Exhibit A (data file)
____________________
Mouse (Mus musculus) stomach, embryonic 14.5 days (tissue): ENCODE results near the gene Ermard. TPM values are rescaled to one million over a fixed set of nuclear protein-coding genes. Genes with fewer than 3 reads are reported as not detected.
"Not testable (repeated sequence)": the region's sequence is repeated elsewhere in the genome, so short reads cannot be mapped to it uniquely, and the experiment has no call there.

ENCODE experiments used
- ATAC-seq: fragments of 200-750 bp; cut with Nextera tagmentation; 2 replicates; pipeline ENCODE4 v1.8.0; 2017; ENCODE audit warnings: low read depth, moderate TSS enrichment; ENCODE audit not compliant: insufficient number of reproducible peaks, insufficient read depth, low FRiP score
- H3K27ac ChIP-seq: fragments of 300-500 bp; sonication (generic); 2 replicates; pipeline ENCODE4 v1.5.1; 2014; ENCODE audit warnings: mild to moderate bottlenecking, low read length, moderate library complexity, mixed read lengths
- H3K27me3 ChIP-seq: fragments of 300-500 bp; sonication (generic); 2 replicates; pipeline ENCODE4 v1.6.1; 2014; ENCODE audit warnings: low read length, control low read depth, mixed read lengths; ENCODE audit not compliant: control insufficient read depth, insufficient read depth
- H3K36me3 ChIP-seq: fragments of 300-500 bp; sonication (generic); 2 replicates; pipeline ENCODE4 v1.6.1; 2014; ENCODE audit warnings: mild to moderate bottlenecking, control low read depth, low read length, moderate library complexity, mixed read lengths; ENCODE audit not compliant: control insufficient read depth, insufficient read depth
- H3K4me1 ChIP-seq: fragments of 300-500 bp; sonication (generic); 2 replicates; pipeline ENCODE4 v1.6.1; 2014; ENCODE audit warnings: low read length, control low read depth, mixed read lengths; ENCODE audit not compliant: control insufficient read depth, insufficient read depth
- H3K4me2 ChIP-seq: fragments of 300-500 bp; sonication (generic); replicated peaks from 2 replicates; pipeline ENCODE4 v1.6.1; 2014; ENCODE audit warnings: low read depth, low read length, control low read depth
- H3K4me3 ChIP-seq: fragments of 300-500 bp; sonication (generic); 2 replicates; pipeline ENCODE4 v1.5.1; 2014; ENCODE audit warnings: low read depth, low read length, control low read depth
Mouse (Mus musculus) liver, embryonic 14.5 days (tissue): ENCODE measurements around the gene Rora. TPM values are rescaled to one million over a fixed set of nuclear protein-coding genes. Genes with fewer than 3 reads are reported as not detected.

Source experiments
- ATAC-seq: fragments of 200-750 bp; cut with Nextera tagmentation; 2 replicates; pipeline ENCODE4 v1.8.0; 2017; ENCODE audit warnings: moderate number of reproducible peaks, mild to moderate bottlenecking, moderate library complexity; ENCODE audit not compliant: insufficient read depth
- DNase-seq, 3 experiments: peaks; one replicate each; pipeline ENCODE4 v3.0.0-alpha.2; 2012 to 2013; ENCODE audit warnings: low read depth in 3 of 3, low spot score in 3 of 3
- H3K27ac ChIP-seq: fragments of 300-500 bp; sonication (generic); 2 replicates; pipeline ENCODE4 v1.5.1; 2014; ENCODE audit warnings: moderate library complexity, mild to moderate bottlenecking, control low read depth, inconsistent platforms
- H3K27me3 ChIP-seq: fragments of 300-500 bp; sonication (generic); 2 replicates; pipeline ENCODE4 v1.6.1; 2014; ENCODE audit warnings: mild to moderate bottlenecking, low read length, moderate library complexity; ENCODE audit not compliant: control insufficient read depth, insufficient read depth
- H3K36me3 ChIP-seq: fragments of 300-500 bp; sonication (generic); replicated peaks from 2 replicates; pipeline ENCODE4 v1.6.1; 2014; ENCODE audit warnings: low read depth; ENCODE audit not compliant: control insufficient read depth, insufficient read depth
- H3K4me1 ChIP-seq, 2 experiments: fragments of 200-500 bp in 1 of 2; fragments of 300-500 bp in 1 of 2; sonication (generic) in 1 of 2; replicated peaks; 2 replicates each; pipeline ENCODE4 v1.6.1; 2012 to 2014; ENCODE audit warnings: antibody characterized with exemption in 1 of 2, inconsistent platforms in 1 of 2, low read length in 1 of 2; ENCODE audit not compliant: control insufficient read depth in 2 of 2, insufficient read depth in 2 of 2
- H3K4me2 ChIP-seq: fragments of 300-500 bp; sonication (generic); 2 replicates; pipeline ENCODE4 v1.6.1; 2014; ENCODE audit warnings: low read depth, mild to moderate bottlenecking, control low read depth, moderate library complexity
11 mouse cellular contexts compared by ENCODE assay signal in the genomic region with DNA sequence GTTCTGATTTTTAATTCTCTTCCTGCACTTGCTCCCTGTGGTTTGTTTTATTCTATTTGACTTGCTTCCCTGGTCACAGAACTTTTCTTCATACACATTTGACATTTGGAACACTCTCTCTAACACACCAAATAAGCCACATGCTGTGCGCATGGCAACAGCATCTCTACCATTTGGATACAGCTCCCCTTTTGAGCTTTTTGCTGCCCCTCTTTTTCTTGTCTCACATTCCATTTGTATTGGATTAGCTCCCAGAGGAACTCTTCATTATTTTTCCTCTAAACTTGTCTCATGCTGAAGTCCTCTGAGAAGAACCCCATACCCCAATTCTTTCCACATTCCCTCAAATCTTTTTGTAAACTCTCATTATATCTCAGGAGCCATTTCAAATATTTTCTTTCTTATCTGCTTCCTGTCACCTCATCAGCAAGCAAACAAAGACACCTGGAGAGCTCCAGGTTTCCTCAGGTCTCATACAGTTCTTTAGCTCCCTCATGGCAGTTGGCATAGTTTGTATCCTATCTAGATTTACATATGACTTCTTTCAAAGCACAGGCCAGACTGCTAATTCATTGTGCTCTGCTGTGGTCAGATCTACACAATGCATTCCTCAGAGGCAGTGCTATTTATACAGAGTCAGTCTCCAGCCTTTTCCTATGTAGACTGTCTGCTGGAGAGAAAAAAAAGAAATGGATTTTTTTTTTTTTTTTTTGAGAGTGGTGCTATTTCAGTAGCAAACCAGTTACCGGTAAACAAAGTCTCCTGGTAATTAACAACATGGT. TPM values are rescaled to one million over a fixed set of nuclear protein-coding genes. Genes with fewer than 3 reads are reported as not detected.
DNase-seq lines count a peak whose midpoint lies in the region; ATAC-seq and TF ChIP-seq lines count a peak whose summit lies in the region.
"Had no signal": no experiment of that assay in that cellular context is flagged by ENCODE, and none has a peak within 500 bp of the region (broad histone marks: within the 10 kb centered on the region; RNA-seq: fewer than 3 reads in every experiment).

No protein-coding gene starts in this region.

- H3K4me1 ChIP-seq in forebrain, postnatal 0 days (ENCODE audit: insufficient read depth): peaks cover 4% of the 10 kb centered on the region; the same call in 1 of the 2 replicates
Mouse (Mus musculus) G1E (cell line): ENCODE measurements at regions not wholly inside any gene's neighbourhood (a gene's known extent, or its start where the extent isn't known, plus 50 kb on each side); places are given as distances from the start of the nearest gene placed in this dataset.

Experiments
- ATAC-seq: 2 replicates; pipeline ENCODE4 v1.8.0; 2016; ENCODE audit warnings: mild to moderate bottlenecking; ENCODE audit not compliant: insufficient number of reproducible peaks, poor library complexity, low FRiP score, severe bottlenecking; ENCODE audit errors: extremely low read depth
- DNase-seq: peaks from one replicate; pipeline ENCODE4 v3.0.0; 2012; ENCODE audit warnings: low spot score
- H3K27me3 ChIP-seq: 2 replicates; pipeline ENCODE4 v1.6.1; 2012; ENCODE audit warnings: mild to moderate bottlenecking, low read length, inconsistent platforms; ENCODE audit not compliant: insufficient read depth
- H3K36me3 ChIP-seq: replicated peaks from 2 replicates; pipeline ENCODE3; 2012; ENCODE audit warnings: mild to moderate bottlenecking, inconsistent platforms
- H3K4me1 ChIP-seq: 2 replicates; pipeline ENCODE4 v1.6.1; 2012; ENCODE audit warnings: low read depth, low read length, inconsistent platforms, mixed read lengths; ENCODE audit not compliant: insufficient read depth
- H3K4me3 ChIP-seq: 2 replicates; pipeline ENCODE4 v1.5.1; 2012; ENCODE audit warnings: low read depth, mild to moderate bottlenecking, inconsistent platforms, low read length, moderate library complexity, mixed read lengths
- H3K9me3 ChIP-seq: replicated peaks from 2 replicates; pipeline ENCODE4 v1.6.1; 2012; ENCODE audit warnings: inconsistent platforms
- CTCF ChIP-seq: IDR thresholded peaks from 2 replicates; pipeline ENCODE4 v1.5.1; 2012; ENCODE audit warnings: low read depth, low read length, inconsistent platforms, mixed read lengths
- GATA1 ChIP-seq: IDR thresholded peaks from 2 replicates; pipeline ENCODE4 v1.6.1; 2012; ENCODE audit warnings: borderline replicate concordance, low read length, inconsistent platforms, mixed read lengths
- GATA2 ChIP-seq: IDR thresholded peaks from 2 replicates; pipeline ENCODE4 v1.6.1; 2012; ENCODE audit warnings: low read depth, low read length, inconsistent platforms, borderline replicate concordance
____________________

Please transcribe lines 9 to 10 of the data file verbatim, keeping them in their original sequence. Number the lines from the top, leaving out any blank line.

- H3K4me2 ChIP-seq: fragments of 300-500 bp; sonication (generic); replicated peaks from 2 replicates; pipeline ENCODE4 v1.6.1; 2014; ENCODE audit warnings: low read depth, low read length, control low read depth
- H3K4me3 ChIP-seq: fragments of 300-500 bp; sonication (generic); 2 replicates; pipeline ENCODE4 v1.5.1; 2014; ENCODE audit warnings: low read depth, low read length, control low read depth